People can be labelled as brand loyal, brand-neutral, or competitor loyal. They can also be labelled according to their usage. For example, a sports person may prefer an energy drink as elementary (heavy user) and a not so sporty person may buy it just because he likes the taste (light/medium user).
Psychographic Segmentation divides the audience on the basis of their personality, lifestyle and attitude. This segmentation process works on a premise that consumer buying behaviour can be influenced by his personality and lifestyle. Personality is the combination of characteristics that form an individual’s distinctive character and includes habits, traits, attitude, temperament, etc. Lifestyle is how a person lives his life.
Personality and lifestyle influence the buying decision and habits of a person to a great extent. A person having a lavish lifestyle may consider having an air conditioner in every room as a need, whereas a person living in the same city but having a conservative lifestyle may consider it as a luxury.
Nature of a market segment
A market segment needs to be homogeneous. There should be something common among the individuals in the segment that the marketer can capitalise on. Marketers also need to check that different segments have different distinguishing features which make them unique. But segmenting requires more than just similar features. Marketers must also ensure that the individuals of the segment respond in a similar way to the stimulus. That is, the segment must have a similar type of reaction to the marketing activities being pitched.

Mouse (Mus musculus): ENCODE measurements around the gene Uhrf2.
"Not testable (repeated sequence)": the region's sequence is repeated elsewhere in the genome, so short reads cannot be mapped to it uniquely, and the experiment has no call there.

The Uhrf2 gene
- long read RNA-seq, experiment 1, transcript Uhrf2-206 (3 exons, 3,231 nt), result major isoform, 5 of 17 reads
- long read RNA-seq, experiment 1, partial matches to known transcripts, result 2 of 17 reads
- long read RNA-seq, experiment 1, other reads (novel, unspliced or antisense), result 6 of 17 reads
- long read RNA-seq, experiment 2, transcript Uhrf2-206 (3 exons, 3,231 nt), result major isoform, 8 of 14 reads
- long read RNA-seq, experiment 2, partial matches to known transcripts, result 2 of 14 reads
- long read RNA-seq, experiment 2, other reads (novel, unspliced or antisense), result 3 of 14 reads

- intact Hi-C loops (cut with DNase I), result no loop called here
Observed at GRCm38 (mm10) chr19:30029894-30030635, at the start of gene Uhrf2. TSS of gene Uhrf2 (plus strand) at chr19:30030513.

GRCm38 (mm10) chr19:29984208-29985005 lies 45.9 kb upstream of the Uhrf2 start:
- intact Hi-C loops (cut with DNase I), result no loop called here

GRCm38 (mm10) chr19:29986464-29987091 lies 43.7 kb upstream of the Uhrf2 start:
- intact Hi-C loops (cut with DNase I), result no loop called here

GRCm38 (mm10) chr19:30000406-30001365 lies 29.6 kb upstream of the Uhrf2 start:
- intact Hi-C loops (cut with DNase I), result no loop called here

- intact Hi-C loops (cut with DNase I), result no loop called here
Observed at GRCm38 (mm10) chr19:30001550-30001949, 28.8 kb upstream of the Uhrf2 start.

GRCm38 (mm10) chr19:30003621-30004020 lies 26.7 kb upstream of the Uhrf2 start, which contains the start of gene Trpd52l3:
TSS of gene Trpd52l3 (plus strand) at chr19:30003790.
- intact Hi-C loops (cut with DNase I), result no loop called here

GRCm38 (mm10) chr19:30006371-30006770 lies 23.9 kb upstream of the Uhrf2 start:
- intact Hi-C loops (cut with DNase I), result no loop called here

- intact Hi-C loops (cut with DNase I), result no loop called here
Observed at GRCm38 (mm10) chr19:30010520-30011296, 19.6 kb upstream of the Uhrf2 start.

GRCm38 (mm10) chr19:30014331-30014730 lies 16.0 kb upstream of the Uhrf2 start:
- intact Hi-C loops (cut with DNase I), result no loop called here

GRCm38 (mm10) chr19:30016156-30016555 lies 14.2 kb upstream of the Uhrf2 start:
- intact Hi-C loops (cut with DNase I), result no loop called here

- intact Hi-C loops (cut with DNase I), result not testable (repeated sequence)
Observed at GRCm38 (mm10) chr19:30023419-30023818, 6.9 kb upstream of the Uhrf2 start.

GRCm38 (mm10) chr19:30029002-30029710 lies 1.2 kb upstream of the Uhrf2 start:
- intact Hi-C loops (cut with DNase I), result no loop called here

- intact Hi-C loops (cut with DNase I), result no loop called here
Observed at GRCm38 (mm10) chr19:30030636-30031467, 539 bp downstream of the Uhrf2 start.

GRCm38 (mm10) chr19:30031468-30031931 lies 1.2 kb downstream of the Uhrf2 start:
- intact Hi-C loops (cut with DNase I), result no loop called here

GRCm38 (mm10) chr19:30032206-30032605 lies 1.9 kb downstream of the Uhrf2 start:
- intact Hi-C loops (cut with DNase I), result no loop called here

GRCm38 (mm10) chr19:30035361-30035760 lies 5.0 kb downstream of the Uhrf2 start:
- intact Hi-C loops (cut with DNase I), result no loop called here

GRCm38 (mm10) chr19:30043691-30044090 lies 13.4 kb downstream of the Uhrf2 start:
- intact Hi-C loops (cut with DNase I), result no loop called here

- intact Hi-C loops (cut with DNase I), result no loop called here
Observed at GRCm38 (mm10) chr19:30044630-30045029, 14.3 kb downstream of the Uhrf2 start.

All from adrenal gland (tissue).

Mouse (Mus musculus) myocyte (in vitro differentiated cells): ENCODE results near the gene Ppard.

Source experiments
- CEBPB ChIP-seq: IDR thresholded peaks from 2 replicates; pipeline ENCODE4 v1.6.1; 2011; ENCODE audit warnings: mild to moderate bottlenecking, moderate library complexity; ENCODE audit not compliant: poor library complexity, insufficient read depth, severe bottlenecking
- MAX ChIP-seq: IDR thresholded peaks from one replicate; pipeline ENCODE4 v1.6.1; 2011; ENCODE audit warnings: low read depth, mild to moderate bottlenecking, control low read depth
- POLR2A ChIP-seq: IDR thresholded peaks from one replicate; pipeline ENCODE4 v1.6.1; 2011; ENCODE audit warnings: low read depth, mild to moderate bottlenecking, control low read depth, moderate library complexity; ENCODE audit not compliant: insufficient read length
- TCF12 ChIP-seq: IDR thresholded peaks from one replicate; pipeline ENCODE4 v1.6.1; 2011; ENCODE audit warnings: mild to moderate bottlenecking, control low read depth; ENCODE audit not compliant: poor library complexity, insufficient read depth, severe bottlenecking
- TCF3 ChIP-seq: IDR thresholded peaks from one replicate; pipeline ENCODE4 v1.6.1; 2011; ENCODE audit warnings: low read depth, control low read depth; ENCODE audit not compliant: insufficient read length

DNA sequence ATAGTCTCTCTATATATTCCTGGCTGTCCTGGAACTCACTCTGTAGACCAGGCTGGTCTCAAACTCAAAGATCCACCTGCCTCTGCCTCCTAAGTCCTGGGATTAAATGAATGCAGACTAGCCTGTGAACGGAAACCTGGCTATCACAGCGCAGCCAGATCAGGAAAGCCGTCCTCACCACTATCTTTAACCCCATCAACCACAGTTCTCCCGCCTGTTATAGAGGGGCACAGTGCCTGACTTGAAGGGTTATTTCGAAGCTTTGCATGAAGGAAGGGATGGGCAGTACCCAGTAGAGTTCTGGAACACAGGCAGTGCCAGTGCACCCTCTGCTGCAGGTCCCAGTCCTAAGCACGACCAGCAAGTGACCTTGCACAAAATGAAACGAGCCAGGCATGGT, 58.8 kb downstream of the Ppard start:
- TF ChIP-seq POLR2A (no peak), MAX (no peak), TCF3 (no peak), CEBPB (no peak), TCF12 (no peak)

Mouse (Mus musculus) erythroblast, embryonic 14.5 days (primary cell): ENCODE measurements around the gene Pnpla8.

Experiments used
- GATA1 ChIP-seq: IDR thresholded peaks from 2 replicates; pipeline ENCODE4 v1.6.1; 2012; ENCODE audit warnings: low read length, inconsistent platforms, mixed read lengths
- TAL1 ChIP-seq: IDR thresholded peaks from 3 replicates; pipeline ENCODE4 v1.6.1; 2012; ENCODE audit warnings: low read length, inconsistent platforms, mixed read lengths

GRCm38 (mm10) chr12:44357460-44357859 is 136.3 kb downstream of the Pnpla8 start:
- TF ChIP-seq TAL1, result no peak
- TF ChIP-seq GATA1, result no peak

A good market segment is always externally heterogeneous and internally homogeneous.
Examples of market segmentation
Market segmentation is a common practice among all the industries. It is not possible for a marketer to address the mass with same marketing strategy. Here are some examples of market segmentation to prove this point.
- Marketers will only waste their time and might end up making fun of themselves if they don’t segment the market while marketing beauty products.
- A company that sells nutritious food might market the product to the older people while fast-food chains target the working demographic or teens.
- Sports brands often segment the market based on the sports they play which help them market the sports specific products to the right audience.
Market Segmentation is a convenient method marketers use to cut costs and boost their conversions. It allows them to be specific in their planning and thus provide better results. It ultimately helps them to target the niche user base by making smaller segments.